Charles's Top 9 Matches
About Charles Snowdon Fairfax
Charles Snowdon Fairfax (March 8, 1829 – April 4, 1869) was an American Democratic politician of California. He was of Scottish noble descent and was himself entitled to the title as the 10th Lord Fairfax of Cameron. Fairfax was lured west as part of the gold rush. The town of Fairfax, California, is named for him.
He was born on Vaucluse Plantation in Virginia, the eldest son of Albert Fairfax (April 15, 1802-May 9, 1835) and Caroline Eliza Snowden (April 21, 1812-December 28, 1899), who were married on April 7, 1828. His brother was John Contee Fairfax (September 13, 1830-September 28, 1900), who was a physician. On May 1, 1838, his mother married William R. Saunders.
Fairfax, still the potential 10th Lord Fairfax, Baron of Cameron, traveled to the West Coast aboard ship. Joining the company of 74 other gold seekers, he left Richmond, Virginia, on the "Glenmore." After disembarking and crossing Panama, he boarded a second ship, the steamer California, and arrived in San Francisco on June 23, 1850.
The life of a miner in the mother lode of California might have been somewhat of a shock to Fairfax, who grew up amidst the life of a gentleman farmer, but he stuck with the endeavor for a while. He prospected extensively, only to lose whatever money he made as fast as he got hold of it. There were stories of him working for others, pushing a wheelbarrow, or tending a mule pulling a cart of gravel and sloshing about in the mud of the diggings. He might have decided there must be a better way to acquire a fortune.
In 1851, he abandoned the goldfields and turned to a new calling—politics—and became a delegate to the Democratic National Convention. Fairfax was a member of the California State Assembly, first representing Yuba and Sierra Counties from 1853 to '54, then Yuba County alone from 1854 to '55. He served as Speaker of the Assembly in 1854. He subsequently served as Clerk of the Supreme Court of California, 1856-'61. From 1865 to 1867, he was a Supervisor of Marin County.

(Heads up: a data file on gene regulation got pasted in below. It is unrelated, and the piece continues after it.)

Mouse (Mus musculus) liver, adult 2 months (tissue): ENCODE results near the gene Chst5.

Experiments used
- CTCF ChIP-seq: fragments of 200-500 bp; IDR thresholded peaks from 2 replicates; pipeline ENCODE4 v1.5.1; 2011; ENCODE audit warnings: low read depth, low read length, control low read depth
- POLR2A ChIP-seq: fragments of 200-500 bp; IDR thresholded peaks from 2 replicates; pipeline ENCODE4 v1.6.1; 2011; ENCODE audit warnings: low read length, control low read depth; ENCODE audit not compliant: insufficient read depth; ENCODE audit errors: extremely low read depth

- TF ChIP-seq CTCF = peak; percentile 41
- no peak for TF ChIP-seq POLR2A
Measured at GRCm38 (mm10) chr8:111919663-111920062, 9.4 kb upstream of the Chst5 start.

Fairfax met his wife, Ada Benham (1833–1888), in 1854 in San Francisco. They were married on January 10, 1855, in Louisville, Kentucky, at the home of her stepsister, Henrietta Prentice. They had no children.
After their return to San Francisco, Fairfax and his bride visited his boyhood friend, Dr. Alfred Taliaferro, at his country home in Marin County. When they expressed their great admiration of his estate, he gave them the property as a wedding gift. Thus, in 1855, the couple became residents of what would eventually become the town of Fairfax.
They made many improvements to their new property. Fairfax imported game birds to satisfy his zeal for hunting and improve his chances for success. Ada planted trees and flowers around the home and grounds and named the estate Bird's Nest Glen, which is now on the National Register of Historic Places as California Registered Historical Landmark No. 679.
They entertained lavishly and it became so customary for their friends to say, "Let's go to the Fairfax's," or "Let's go to Fairfax," that the area took on the identity of Fairfax, which continued long after their departure, up to the time of incorporation of the town in 1931.
The Fairfax estate was also the site of a duel, on the afternoon of May 25, 1861, between State Assemblymen Daniel Showalter and Charles W. Piercy, who were having a political dispute. Though Fairfax served them lunch and tried to dissuade them, the two men walked to a grassy meadow and, brandishing rifles at 40 paces, Piercy was killed upon the second fire. It marked the last political duel fought in California.
Fairfax was thoroughly identified with the state of his adoption, and was well known and respected on the Pacific coast. He stood high in the Masonic fraternity, the members of which arranged to send a large delegation at the time of his death.
Charles S. Fairfax died suddenly at age 40 at Barnum's City Hotel in Baltimore, Maryland, after having traveled east as a chairman of the California delegation to the Democratic National Convention, which was assembled in New York City. He is interred in Rock Creek Cemetery, Washington, D.C., as is his widow.